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ETHICS IN FAILURE TO GIVE EXACT CHANGE TO CUSTOMERS

Updated on June 7, 2016
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It is part of my routine that I go to the local grocery store monthly to buy personal stuffs and toiletries. More often than not, cash transactions in most local stores are giving candies in exchange for their loose change. Although some of the establishments offer their apology for having no coins for their loose change, they still give candy for an insignificant or small changes.

This is actually a deprivation of consumer rights and they are likely to be deceptive and unfair to them. According to Department of Trade and Industry (DTI), this transaction is not like legal tender, it means that it is not a form of medium of payment recognized by our legal system. Only coins or currency issued by the Bangko Central ng Pilipinas (BSP) are legal tender and candies are not.

Any establishment cannot force ay customer to accept candies as change. This act is actually considered to be a deception of consumers because they are forced to enter a sales transaction through cover up and fraudulent manipulation. Although according to the Republic Act 7394 or Consumer Act of the Philippines, this transaction will be allowed only if there is consent of the consumer because this is also considered to be contract of sale. However, consumer can always demand for their actual change.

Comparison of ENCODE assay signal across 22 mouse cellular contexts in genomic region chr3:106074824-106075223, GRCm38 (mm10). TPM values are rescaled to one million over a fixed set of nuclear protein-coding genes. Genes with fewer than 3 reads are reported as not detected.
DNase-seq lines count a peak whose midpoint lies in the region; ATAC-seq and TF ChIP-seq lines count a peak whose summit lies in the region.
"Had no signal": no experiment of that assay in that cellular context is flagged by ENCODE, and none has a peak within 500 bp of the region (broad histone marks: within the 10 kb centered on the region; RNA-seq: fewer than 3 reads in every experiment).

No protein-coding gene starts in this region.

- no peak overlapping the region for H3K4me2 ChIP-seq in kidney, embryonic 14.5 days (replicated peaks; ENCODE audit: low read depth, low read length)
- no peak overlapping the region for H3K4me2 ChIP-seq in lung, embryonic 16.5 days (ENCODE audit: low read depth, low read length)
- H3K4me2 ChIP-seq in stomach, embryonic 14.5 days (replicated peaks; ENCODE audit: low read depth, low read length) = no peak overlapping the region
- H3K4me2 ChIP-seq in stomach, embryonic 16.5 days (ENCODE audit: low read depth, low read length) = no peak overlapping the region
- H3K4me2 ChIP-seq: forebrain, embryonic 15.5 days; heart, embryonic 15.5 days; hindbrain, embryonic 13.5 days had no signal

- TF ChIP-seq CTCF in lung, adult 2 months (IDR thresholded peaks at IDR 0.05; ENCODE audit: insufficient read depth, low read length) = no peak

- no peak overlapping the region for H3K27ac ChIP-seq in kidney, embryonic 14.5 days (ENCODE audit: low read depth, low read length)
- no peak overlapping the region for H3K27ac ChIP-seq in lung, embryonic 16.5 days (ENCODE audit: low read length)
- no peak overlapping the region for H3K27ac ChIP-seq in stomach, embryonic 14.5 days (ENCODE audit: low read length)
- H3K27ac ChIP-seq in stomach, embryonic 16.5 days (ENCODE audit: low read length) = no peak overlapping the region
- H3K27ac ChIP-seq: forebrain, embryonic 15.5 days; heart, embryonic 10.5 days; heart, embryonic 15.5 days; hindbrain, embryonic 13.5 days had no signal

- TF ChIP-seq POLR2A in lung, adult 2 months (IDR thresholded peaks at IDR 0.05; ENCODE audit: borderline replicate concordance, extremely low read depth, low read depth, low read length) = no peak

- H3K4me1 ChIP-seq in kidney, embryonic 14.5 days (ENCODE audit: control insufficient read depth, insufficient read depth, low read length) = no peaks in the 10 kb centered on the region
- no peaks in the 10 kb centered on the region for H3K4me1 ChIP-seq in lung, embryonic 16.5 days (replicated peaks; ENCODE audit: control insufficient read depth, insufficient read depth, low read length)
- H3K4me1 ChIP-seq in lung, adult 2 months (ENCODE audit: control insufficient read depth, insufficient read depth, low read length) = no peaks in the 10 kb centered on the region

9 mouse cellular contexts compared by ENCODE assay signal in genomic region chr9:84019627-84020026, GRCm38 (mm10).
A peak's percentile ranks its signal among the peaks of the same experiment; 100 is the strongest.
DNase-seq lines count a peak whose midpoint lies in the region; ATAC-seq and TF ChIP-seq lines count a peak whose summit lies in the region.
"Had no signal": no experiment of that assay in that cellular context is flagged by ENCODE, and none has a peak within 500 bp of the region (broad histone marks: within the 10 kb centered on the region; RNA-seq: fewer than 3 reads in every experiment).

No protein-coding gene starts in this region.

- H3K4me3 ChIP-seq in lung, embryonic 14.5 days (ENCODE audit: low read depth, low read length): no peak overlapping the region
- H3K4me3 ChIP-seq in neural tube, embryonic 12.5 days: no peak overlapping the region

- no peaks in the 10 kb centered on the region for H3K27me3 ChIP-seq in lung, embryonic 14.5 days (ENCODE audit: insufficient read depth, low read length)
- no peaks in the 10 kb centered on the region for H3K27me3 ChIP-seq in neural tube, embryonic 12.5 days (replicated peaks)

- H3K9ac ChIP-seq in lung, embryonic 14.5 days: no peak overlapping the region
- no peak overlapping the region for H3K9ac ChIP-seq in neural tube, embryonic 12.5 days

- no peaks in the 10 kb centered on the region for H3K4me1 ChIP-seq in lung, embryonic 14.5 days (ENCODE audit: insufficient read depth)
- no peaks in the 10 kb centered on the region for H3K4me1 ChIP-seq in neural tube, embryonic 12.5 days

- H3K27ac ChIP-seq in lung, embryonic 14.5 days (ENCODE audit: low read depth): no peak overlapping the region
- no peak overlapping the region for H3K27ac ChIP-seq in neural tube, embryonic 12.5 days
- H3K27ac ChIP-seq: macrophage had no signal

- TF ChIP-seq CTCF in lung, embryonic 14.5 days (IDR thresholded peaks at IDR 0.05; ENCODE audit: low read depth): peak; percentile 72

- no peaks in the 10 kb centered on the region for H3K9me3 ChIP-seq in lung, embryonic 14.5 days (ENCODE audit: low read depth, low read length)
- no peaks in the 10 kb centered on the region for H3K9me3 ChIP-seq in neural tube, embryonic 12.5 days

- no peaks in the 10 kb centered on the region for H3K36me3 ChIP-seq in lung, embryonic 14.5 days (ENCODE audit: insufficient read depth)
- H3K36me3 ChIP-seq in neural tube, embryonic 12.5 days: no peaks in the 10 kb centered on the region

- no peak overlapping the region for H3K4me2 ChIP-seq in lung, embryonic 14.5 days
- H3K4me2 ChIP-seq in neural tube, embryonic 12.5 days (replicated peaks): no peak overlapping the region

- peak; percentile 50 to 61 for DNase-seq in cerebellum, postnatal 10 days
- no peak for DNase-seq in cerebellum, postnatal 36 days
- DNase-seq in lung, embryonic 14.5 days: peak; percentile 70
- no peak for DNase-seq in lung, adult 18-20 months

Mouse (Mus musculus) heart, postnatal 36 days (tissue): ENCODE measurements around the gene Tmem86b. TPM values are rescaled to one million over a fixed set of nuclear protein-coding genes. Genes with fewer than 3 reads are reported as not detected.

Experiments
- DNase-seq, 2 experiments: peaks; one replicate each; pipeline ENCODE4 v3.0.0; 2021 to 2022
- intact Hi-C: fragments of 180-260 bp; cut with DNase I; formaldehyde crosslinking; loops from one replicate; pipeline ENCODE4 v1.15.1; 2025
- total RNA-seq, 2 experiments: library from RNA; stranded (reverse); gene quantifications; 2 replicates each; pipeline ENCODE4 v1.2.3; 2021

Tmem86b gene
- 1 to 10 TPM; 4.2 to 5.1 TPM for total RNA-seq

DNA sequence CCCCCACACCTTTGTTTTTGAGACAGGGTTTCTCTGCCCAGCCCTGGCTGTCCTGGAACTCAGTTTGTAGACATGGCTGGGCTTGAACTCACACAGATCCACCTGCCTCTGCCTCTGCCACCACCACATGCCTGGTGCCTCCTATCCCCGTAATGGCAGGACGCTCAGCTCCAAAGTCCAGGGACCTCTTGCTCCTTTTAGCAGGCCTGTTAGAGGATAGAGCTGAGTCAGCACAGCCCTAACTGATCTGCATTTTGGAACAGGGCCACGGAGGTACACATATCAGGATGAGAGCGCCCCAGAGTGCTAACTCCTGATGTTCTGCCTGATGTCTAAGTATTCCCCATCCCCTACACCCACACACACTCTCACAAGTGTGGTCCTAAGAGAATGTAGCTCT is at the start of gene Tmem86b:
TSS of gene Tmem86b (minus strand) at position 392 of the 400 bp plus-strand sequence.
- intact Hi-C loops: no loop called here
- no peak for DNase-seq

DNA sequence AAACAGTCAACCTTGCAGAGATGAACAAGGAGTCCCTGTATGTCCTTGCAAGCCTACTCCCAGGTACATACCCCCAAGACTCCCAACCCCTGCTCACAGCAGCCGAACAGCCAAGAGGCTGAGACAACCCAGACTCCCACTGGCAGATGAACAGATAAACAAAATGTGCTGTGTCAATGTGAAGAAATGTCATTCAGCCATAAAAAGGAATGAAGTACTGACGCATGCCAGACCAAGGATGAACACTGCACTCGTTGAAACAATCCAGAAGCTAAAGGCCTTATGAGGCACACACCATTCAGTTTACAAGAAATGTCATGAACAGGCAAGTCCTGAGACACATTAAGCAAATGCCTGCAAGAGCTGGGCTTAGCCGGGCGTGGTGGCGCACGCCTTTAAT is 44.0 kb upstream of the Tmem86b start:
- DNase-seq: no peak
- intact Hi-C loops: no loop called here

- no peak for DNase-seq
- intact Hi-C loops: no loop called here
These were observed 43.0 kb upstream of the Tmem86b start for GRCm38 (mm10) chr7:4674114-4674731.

But if we’re going to analyze the intentions of the management, we cannot help but think that most of them just give us alibi for us to enter into such sale transaction. One grocery store argued that there is a shortage of store, but according to DTI and BSP, this is not an excuse for giving candies instead of coins for change.

This issue is a clear malpractice of trade and must be stopped. If not illegal, this immoral and candies have values and therefore considered as a force purchase. It is advised that grocery stores who offered candies for loose change may be reported to DTI and BSP.

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